A number of longtime Carney residents are moving into Oak Crest Village, a retirement community of 2,000 that offers assisted living, independent living and nursing home facilities.

Since its opening two years ago, Oak Crest's six-story, red-brick buildings have changed the skyline of Carney, and Don Chatman has had a front-row seat to it.

From the front lawn of his 3-acre property on East Joppa Road, he can see the upper floors of the village's new buildings.

Chatman remembers the land as a gravel pit for Harry T. Campbell and Sons, now known as Redland/Genstar.

In the four decades since he moved into his house, the area where Chatman and his friends went hunting for rabbits, squirrels and birds has given way to townhouses and single-family homes in the subdivistion of Ridgely's Choice.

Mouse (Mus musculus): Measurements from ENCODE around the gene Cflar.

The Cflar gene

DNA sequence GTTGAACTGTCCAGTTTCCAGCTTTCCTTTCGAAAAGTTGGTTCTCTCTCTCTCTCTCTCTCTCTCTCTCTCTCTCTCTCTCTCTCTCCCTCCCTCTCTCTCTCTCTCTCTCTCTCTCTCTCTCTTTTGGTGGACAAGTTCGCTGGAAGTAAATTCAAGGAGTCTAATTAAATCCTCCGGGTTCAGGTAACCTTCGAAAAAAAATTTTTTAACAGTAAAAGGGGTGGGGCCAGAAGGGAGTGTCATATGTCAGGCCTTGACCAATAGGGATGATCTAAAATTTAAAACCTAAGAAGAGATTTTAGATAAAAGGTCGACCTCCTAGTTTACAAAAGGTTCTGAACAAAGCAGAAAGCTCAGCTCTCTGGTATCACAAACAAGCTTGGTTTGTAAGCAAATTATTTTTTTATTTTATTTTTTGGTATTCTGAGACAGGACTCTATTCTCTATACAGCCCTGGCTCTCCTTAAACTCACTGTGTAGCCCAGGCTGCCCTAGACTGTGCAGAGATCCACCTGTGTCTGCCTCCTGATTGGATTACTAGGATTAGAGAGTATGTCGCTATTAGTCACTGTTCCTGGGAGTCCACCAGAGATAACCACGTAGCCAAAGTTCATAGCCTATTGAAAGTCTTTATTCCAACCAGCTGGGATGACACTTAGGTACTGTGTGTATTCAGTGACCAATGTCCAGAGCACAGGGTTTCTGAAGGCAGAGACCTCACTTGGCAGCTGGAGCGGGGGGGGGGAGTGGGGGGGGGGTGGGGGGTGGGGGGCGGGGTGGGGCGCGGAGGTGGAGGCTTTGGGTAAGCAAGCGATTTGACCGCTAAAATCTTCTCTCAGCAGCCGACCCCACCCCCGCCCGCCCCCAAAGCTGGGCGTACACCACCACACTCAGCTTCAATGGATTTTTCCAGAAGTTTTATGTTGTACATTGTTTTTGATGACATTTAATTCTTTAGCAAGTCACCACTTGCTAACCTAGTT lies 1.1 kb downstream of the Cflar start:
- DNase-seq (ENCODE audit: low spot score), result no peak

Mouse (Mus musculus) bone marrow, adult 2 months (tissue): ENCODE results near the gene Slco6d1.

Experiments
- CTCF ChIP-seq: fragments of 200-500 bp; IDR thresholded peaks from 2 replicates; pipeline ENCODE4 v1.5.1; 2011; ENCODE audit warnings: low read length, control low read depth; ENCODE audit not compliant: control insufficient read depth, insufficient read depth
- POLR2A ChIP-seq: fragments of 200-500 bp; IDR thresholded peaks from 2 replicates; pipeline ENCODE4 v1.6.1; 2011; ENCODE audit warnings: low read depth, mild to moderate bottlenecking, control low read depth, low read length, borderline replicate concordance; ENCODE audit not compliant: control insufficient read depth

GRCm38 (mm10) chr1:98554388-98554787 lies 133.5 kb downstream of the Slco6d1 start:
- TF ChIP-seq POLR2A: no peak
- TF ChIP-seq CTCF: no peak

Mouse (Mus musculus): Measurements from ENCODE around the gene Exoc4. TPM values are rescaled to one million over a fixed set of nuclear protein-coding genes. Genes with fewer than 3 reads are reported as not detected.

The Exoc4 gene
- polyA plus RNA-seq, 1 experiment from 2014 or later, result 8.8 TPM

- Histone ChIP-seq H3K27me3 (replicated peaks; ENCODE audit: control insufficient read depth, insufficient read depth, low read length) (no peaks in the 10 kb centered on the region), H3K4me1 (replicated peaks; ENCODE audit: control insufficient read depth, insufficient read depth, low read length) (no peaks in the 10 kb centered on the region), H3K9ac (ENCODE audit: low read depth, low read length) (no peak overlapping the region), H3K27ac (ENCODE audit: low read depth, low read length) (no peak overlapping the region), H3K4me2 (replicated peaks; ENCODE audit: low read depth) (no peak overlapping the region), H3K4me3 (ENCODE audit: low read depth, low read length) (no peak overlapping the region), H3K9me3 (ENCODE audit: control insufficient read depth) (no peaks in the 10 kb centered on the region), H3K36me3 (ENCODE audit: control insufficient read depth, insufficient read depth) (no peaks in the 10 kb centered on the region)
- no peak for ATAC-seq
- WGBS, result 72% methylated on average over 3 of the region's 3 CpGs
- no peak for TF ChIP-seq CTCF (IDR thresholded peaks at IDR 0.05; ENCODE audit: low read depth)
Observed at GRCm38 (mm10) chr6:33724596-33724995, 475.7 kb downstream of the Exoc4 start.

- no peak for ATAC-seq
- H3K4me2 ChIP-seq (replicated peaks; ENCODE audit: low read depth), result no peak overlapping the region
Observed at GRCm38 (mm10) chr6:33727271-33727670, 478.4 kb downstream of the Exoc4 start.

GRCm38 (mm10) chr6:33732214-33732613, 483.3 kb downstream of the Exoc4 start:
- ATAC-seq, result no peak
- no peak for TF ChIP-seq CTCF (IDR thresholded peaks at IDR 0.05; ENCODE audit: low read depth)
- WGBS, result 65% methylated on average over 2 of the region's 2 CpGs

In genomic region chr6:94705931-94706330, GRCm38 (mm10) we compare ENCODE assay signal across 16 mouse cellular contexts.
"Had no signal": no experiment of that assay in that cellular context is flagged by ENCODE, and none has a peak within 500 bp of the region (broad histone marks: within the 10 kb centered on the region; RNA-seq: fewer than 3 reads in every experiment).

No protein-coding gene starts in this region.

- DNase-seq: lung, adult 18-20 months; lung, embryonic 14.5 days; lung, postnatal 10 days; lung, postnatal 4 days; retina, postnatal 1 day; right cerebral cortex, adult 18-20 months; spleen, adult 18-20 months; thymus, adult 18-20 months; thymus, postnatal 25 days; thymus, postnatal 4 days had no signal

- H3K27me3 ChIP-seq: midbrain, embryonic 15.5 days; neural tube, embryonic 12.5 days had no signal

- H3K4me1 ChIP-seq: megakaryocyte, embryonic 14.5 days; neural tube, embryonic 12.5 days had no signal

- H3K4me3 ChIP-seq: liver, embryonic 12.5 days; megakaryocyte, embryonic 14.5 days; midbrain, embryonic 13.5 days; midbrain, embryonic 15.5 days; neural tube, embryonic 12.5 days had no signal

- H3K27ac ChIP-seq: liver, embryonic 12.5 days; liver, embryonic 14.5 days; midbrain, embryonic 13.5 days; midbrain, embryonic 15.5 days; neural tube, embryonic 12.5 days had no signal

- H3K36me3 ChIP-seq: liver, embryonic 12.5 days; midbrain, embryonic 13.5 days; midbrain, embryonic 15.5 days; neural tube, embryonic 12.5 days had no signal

More traffic

Chatman, 61, a lifelong Carney resident, and his wife, Barbara, moved into their two-bedroom rancher 45 years ago.

Road traffic has steadily increased and, now, he fears backing out of his driveway onto the five-lane stretch of Joppa Road.

Chatman said he has no plans to sell his home, despite the constant din of commuters between Parkville and White Marsh on Joppa Road.

"It's kind of convenient now, with the stores and services close by," Chatman said while taking a break from restoring a bright pink 1923 Ford in his garage.

"As we've gotten older, those things have meant more to us."

For the Abells, the block party is just one more reason for them to stay in the neighborhood.